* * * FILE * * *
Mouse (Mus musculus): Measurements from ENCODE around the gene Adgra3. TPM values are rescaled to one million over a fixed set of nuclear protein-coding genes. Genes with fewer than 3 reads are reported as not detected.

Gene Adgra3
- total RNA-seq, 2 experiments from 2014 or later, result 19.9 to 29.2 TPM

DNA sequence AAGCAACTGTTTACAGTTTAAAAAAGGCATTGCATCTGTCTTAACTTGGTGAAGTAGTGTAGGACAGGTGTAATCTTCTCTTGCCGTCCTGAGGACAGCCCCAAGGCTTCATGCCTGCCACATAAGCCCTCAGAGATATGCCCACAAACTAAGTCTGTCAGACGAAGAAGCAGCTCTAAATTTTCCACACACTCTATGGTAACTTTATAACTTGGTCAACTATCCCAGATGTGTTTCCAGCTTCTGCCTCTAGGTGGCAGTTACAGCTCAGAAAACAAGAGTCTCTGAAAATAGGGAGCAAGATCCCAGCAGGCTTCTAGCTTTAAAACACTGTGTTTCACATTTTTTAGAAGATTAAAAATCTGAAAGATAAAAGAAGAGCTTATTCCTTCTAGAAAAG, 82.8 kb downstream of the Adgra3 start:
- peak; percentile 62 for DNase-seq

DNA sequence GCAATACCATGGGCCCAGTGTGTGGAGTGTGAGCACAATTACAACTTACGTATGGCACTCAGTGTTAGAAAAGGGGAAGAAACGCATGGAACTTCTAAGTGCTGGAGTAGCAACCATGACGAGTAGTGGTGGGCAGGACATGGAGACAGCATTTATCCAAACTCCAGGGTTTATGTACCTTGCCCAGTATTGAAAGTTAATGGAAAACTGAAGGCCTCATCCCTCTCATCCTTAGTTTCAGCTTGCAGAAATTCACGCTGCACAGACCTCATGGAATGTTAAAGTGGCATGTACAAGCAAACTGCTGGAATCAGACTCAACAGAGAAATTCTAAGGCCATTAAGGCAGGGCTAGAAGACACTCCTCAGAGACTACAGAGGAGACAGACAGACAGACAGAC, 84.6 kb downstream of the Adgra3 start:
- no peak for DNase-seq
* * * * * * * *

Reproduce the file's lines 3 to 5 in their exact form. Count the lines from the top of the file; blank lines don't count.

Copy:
- total RNA-seq, 2 experiments from 2014 or later, result 19.9 to 29.2 TPM

DNA sequence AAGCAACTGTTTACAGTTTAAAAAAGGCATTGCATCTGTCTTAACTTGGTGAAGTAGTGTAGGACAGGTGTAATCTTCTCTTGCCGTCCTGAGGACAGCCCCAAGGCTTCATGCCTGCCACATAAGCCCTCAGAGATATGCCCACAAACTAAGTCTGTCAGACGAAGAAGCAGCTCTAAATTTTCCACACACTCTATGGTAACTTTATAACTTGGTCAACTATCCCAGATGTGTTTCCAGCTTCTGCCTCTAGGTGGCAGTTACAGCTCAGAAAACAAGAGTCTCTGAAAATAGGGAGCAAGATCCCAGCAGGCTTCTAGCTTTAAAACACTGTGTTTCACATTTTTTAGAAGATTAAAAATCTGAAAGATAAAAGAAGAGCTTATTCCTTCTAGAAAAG, 82.8 kb downstream of the Adgra3 start:
- peak; percentile 62 for DNase-seq